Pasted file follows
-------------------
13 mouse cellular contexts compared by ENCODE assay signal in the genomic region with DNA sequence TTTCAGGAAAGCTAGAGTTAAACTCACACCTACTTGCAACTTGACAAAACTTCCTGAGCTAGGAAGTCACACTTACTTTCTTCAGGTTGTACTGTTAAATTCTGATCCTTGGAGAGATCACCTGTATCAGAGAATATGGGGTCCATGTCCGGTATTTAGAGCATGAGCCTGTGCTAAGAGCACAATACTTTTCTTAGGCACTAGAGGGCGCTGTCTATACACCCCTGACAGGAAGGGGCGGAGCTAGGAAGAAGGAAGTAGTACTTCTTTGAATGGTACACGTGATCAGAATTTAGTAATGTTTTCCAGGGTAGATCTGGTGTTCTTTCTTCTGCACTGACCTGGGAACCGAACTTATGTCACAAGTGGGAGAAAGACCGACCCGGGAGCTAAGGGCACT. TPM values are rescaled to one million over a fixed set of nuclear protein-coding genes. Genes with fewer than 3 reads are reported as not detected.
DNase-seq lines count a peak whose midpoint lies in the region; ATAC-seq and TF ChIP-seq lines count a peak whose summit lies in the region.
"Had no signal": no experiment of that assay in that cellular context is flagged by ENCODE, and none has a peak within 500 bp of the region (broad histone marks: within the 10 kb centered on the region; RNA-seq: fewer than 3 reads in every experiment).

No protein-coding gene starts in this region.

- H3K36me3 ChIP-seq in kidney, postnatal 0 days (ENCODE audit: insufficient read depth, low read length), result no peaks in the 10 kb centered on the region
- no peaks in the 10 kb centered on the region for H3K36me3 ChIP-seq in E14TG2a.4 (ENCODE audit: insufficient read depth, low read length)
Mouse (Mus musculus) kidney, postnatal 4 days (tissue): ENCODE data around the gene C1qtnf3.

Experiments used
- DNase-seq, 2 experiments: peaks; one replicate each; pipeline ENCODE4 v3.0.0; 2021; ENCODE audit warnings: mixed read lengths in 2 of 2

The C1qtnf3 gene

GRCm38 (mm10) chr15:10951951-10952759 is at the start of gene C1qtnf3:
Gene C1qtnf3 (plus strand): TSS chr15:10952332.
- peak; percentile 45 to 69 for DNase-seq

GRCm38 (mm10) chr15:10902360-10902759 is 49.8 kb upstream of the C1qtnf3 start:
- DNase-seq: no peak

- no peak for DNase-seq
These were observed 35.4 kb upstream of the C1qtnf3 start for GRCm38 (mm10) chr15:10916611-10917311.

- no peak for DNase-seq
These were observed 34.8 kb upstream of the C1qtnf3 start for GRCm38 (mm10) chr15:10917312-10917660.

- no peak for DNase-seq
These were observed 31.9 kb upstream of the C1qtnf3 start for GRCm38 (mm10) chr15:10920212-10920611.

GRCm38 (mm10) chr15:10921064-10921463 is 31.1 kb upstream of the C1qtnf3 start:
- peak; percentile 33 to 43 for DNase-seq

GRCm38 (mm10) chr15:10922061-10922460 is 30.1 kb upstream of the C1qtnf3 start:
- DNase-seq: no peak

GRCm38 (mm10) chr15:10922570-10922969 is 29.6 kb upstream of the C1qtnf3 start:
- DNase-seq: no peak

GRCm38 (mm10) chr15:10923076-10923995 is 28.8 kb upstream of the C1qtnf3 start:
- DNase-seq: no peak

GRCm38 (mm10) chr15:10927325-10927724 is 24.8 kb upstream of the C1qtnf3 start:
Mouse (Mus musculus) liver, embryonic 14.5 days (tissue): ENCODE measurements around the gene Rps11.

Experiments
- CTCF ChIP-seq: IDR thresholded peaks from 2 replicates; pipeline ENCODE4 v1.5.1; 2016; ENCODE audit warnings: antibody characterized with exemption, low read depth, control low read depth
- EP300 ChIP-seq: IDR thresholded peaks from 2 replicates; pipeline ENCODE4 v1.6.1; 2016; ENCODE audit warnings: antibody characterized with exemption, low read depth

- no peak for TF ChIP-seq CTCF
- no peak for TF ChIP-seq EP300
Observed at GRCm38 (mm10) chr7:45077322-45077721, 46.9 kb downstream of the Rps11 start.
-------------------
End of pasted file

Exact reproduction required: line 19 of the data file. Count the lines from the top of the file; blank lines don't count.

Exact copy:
These were observed 34.8 kb upstream of the C1qtnf3 start for GRCm38 (mm10) chr15:10917312-10917660.